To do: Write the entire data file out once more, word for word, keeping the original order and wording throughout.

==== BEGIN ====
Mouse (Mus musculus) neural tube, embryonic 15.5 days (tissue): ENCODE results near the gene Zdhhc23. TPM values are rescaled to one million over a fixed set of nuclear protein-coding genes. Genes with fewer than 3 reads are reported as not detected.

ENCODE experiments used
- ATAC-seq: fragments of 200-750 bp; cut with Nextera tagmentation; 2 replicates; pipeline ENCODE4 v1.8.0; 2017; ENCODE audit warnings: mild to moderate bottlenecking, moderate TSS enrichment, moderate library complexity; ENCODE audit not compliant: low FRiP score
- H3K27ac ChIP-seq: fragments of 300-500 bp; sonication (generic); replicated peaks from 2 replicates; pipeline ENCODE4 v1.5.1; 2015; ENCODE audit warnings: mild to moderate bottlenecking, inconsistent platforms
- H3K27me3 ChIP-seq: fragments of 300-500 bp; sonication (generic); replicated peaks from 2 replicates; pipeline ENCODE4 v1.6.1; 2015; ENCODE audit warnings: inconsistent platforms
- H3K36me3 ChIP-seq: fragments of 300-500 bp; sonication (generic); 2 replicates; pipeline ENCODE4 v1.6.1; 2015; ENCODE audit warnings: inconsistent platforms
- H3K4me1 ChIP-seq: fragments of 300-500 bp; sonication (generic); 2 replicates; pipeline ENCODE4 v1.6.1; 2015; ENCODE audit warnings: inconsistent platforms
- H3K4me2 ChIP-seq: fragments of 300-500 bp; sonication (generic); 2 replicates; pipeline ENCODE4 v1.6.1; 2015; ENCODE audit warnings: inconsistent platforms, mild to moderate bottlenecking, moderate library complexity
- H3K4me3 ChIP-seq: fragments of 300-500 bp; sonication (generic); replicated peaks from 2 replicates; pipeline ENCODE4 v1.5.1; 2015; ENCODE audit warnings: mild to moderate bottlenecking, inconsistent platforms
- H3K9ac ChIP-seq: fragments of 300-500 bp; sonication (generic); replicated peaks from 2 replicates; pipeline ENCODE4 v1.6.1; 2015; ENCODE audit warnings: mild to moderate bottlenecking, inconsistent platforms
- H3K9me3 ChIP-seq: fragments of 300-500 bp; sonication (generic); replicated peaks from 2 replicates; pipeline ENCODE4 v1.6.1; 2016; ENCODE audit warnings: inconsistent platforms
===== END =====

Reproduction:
Mouse (Mus musculus) neural tube, embryonic 15.5 days (tissue): ENCODE results near the gene Zdhhc23. TPM values are rescaled to one million over a fixed set of nuclear protein-coding genes. Genes with fewer than 3 reads are reported as not detected.

ENCODE experiments used
- ATAC-seq: fragments of 200-750 bp; cut with Nextera tagmentation; 2 replicates; pipeline ENCODE4 v1.8.0; 2017; ENCODE audit warnings: mild to moderate bottlenecking, moderate TSS enrichment, moderate library complexity; ENCODE audit not compliant: low FRiP score
- H3K27ac ChIP-seq: fragments of 300-500 bp; sonication (generic); replicated peaks from 2 replicates; pipeline ENCODE4 v1.5.1; 2015; ENCODE audit warnings: mild to moderate bottlenecking, inconsistent platforms
- H3K27me3 ChIP-seq: fragments of 300-500 bp; sonication (generic); replicated peaks from 2 replicates; pipeline ENCODE4 v1.6.1; 2015; ENCODE audit warnings: inconsistent platforms
- H3K36me3 ChIP-seq: fragments of 300-500 bp; sonication (generic); 2 replicates; pipeline ENCODE4 v1.6.1; 2015; ENCODE audit warnings: inconsistent platforms
- H3K4me1 ChIP-seq: fragments of 300-500 bp; sonication (generic); 2 replicates; pipeline ENCODE4 v1.6.1; 2015; ENCODE audit warnings: inconsistent platforms
- H3K4me2 ChIP-seq: fragments of 300-500 bp; sonication (generic); 2 replicates; pipeline ENCODE4 v1.6.1; 2015; ENCODE audit warnings: inconsistent platforms, mild to moderate bottlenecking, moderate library complexity
- H3K4me3 ChIP-seq: fragments of 300-500 bp; sonication (generic); replicated peaks from 2 replicates; pipeline ENCODE4 v1.5.1; 2015; ENCODE audit warnings: mild to moderate bottlenecking, inconsistent platforms
- H3K9ac ChIP-seq: fragments of 300-500 bp; sonication (generic); replicated peaks from 2 replicates; pipeline ENCODE4 v1.6.1; 2015; ENCODE audit warnings: mild to moderate bottlenecking, inconsistent platforms
- H3K9me3 ChIP-seq: fragments of 300-500 bp; sonication (generic); replicated peaks from 2 replicates; pipeline ENCODE4 v1.6.1; 2016; ENCODE audit warnings: inconsistent platforms